ST. CHARLES – Parents who sued St. Charles School District 303 over the reconfiguration of two elementary schools are now bringing a class-action suit against the school system.
The parents are bringing the action on behalf of themselves and the families affected by the district's decision in 2011 to restructure Richmond and Davis elementary schools, according to the class-action complaint filed Oct. 10 with the Kane County Circuit Clerk's Office.
"Plaintiffs were either forced to relocate at great expense, move their children into private institutions at great expense, or have their children attend a failing school against their wishes at a very great expense," the complaint states.
According to the complaint, at least 500 families were affected and as many as 1,500 families might be eligible for the class action.
The parents are asking for compensatory damages, attorney's fees and costs, and whatever further relief the court deems just. Court documents indicate the amount claimed is $50,000.
District 303 Superintendent Don Schlomann said in a statement that the additional legal actions were not completely unexpected.
"While we regret that the district must continue to spend time and resources defending itself on a matter that has been decided by the courts not once, but twice, we will do so to protect both the reputation and the financial stability of our district," Schlomann said.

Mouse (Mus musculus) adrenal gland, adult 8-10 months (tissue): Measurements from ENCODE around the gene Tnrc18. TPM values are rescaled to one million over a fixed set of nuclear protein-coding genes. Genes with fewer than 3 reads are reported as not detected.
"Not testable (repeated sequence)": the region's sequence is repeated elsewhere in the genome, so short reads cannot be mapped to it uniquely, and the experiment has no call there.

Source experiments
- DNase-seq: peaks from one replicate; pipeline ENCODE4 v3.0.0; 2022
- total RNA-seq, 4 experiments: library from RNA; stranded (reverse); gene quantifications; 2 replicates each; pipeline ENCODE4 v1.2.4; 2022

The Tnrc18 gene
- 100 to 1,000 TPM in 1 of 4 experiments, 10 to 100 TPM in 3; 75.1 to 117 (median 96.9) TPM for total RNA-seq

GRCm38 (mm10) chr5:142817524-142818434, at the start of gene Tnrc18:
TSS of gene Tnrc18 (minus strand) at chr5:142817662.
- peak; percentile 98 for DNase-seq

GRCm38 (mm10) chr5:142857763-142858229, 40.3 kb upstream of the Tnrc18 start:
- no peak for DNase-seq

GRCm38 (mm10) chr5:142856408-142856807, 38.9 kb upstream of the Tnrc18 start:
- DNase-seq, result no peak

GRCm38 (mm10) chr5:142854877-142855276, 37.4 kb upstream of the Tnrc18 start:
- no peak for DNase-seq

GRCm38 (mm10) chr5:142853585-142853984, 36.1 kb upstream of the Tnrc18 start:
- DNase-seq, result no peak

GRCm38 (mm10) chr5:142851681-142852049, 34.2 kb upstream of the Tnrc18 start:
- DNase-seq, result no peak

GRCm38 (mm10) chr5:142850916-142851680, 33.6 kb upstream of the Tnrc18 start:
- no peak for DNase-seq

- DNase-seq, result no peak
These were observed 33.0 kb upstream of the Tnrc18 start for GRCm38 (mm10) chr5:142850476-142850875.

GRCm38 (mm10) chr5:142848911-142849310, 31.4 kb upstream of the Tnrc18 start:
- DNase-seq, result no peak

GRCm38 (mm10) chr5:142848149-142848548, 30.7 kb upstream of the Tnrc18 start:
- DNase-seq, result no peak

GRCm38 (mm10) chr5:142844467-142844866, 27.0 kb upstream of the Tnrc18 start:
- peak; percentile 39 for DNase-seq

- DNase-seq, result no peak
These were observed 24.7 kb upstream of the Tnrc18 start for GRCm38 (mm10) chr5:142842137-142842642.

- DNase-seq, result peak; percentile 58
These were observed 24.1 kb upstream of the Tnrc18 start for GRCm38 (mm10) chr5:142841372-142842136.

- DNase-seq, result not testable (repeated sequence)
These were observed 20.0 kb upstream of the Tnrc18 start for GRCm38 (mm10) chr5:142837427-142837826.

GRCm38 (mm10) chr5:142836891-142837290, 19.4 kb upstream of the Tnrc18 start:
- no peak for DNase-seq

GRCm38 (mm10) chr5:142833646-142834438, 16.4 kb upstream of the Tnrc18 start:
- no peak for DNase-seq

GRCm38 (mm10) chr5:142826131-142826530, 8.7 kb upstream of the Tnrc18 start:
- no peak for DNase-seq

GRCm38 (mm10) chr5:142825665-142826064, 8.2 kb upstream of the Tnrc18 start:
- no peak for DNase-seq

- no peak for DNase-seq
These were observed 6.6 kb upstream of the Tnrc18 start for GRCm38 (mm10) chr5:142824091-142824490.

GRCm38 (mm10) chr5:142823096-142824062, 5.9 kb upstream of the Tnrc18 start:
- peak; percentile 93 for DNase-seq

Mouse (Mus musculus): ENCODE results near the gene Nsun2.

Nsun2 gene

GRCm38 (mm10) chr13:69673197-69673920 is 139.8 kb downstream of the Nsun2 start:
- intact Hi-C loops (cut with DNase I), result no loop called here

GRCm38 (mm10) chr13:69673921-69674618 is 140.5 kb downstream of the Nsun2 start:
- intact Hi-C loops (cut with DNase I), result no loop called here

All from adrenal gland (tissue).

The class-action suit follows Kane County Circuit Judge David R. Akemann's ruling that, while the reconfiguration was not in and of itself unlawful, the district did not provide a corrective action plan as required by law.
Akemann ordered the district to craft a school improvement plan for Richmond and Davis students under the guidelines of No Child Left Behind.
"The court identified specific procedural steps District 303 must take, and we are already well on our way to developing implementation plans to present to the court for approval," Schlomann said.
The parents have appealed Akemann's refusal to undo the merger. Tim Dwyer, the attorney representing the parents, said the appeal process is pending. He criticized the district's press releases on the ongoing legal issues.
"The fact of the matter is they're trying to argue this in the press," Dwyer said. "They're trying to justify their position. Anyone who really knows what's going on can see right through it."
A case management conference is set for Dec. 26.